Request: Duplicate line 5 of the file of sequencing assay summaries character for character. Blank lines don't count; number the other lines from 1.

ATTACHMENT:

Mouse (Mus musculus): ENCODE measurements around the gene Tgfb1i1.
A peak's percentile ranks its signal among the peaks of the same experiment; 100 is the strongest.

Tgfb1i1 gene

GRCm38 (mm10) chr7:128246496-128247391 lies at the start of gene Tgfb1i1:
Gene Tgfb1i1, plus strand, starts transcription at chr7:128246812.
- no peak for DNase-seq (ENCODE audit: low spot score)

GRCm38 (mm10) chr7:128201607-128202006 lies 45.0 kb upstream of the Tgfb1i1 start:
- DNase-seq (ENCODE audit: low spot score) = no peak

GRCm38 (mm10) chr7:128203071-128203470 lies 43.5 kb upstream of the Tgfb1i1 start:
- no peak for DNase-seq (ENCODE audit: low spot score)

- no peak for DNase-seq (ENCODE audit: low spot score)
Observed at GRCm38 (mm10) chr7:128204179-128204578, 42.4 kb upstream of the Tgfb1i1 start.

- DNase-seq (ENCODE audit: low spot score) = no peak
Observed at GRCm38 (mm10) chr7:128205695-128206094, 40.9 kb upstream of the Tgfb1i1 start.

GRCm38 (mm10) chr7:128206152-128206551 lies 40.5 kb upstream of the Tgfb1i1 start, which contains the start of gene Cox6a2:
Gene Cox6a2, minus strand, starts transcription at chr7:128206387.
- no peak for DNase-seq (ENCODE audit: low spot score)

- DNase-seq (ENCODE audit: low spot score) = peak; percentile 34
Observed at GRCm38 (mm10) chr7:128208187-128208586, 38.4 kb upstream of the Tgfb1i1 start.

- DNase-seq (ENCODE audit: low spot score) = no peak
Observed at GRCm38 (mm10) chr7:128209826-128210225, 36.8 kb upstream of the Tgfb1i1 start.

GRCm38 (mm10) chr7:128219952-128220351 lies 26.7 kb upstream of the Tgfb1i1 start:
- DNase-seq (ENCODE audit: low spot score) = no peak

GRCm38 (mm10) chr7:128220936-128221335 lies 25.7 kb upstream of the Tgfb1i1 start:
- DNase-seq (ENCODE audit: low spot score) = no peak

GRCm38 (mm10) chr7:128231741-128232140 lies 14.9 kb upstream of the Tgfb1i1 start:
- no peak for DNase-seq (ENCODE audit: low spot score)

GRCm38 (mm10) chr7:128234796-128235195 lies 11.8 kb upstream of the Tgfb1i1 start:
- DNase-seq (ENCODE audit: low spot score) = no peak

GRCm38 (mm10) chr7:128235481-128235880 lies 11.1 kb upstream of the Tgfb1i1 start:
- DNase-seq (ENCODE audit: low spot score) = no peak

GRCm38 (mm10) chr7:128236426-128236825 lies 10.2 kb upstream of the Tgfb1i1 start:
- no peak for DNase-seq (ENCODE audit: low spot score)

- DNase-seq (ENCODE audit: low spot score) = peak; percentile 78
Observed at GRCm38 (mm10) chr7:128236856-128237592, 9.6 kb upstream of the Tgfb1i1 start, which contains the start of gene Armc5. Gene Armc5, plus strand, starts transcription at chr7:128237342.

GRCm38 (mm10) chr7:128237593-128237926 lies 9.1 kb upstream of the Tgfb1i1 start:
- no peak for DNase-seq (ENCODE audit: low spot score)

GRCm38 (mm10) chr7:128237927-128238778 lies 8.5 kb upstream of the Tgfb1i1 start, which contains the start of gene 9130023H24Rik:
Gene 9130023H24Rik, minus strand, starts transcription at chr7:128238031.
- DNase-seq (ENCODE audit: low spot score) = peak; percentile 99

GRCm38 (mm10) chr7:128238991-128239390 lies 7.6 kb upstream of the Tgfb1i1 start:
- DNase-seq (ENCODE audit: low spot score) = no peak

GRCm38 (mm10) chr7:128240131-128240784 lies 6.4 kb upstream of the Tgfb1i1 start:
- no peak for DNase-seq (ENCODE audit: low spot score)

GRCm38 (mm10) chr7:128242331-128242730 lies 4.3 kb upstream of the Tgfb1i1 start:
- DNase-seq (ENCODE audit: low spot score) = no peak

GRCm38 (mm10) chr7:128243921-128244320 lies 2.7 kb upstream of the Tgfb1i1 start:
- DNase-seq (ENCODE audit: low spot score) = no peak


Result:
Gene Tgfb1i1, plus strand, starts transcription at chr7:128246812.